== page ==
What is blood?
Blood is made up of three basic types of cells:
- Red blood cells . The hemoglobin in the red blood cell carries oxygen to all parts of your body to give you energy. If your red blood cell count is low (anemia), you may look pale and feel tired. If your hemoglobin is very low, you may need a blood transfusion.
- White blood cells. White blood cells fight infections. The white blood cells that fight the best are called neutrophils (segs). Your neutrophils are called "bands."
- Platelets. Platelets help prevent bleeding by clotting the blood. These cells travel through your body in a white/yellow liquid called plasma. When your platelet count is low you may bleed when you get a cut, bruise or nose bleed. You may, if your count is very low, need a platelet transfusion to prevent bleeding.
Where do blood cells come from?
Your body is constantly producing blood cells. Blood cells are made in the bone marrow, the spongy tissue inside your bones. They come from a type of cell called a stem cell. The stem cell divides in response to signals made by your body. It will either become a red blood cell, a white blood cell, or a platelet. These signals are called growth factors. Blood cells live for a specified time in your body. White blood cells live for a few hours to a few months. Red blood cells live for 120 days. Platelets live for five to nine days.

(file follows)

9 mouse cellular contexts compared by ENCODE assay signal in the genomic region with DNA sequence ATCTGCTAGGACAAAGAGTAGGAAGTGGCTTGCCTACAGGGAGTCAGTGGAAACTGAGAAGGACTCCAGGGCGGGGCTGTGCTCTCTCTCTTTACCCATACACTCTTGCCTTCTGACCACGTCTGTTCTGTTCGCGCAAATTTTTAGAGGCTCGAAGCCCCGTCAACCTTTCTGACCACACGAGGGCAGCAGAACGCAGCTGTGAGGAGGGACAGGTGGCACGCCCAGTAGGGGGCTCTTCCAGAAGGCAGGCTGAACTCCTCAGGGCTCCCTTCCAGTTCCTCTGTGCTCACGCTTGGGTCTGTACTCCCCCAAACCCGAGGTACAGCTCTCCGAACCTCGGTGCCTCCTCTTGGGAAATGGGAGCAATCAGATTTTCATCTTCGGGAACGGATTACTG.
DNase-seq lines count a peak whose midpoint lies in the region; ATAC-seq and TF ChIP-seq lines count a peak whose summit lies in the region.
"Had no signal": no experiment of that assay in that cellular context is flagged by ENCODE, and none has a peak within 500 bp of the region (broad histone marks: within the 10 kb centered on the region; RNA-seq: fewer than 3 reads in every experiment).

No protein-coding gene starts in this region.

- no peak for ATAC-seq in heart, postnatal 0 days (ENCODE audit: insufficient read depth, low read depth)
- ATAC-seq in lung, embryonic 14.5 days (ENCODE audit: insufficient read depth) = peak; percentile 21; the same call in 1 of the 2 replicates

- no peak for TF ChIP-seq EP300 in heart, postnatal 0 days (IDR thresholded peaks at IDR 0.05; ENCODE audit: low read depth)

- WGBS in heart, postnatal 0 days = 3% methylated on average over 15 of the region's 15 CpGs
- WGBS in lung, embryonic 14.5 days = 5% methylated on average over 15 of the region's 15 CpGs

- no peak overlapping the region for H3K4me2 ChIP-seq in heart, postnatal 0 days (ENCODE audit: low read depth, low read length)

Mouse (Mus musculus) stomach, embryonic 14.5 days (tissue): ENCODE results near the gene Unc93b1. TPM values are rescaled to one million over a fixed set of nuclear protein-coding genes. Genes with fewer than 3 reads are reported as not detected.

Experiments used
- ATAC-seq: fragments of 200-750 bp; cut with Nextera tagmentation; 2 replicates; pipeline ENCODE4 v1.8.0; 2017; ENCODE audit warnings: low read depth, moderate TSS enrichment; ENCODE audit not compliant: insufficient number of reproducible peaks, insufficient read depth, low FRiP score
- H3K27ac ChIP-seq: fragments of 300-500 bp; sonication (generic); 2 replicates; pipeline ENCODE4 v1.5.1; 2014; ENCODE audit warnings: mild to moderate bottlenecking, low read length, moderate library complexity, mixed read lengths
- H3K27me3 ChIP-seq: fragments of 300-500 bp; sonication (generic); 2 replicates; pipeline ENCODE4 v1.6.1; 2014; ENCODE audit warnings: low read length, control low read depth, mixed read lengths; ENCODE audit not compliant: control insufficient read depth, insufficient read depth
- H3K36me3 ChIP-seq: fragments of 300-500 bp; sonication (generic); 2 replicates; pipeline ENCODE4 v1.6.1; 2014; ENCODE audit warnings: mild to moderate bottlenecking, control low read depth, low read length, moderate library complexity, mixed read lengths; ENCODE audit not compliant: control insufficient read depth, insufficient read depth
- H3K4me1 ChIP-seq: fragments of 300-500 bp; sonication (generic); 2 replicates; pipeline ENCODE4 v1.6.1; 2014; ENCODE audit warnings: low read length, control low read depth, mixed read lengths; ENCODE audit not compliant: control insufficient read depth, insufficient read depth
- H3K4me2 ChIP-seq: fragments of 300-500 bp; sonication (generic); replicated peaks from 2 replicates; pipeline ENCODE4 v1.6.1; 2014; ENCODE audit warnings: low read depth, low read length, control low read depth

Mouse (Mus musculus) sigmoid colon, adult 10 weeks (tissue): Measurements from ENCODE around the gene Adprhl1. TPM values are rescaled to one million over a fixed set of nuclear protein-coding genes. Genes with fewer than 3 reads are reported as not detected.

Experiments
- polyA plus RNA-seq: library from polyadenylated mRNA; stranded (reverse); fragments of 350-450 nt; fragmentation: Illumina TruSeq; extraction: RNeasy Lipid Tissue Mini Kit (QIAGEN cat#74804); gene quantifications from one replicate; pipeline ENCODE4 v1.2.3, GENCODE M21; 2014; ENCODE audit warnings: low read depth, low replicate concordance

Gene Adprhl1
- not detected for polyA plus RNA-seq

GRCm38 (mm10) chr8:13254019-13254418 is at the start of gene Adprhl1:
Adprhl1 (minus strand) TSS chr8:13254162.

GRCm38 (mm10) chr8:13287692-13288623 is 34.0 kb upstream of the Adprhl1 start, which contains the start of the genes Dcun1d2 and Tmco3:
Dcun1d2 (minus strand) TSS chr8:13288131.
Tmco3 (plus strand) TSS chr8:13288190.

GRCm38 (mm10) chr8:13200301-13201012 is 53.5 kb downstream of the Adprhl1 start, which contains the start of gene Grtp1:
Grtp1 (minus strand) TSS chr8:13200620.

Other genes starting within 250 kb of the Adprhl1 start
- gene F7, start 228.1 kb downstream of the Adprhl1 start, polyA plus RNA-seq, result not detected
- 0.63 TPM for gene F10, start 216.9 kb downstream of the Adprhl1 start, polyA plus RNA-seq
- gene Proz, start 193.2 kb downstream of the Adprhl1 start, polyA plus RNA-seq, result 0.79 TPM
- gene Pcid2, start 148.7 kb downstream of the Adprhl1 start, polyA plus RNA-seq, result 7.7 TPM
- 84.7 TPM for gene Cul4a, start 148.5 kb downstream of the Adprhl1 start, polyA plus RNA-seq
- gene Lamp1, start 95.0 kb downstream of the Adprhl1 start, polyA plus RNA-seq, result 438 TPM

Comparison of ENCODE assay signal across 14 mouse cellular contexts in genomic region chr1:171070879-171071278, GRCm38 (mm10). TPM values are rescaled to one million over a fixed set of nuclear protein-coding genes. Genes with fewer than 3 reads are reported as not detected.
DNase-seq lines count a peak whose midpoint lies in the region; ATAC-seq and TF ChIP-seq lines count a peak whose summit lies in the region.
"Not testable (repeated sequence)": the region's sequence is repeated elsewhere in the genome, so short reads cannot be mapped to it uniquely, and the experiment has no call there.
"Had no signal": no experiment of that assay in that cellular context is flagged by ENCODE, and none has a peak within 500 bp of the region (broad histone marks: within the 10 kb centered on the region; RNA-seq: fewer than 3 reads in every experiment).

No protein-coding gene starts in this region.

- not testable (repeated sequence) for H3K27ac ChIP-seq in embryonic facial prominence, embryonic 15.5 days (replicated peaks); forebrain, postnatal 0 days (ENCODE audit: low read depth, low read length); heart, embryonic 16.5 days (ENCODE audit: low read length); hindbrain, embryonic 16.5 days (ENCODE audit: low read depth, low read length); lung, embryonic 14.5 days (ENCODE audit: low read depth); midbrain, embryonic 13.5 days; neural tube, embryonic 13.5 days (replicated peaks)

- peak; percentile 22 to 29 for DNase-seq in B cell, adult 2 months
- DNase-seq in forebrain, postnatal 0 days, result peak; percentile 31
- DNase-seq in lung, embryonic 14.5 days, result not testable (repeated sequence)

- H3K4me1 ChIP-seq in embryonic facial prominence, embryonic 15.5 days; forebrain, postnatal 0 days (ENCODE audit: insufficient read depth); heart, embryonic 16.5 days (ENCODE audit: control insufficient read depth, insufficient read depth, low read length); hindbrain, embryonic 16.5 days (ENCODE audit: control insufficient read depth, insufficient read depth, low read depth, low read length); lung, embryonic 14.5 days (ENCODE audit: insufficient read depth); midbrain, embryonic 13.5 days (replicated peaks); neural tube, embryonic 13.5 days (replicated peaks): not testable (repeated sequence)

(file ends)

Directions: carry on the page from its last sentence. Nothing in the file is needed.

Why does chemotherapy affect my blood cells?
Chemotherapy affects rapidly growing cells more than slower growing cells. Some normal cells have a fast rate of growth. These include your blood cells. A side effect of chemotherapy may destroy young blood cells as they are growing. It can take anywhere from seven to 21 days for your blood cells to reach their lowest numbers.
Your nurse or doctor will tell you when your blood cells counts are expected to be low. This is called your nadir. You will have your blood tested periodically to see how many of each type of blood cell you have. This is called having your counts checked.
What happens when my counts are low?
Red blood cells are measured by values called hemoglobin (Hgb) and hematocrit (Hct). The normal value for hemoglobin is 14.0 to 18.0; hematocrit is 37 to 52. If your red blood cell count is low, you may feel more tired or short of breath than usual. This is called anemia. Your doctor may order a red blood cell transfusion for you. Sometimes your red blood cells may be low because of the disease itself. Your doctor may prescribe a growth factor called erythropoietin (EPO) to help increase your red blood cell counts.
One type of white blood cells are neutrophils. When neutrophils are low, this is called neutropenia. You may not see the usual signs of infection so review the signs of infection at the bottom of this page.
A normal white blood cell count is 4,000 to 10,000. Sometimes your doctor may order a growth factor called GM-CSF or G-CSF to help your white blood cells recover more rapidly. The neutrophils fight most common infections. For that reason, this portion of the white cell count is also monitored. This is called the Absolute Neutrophil Count (ANC).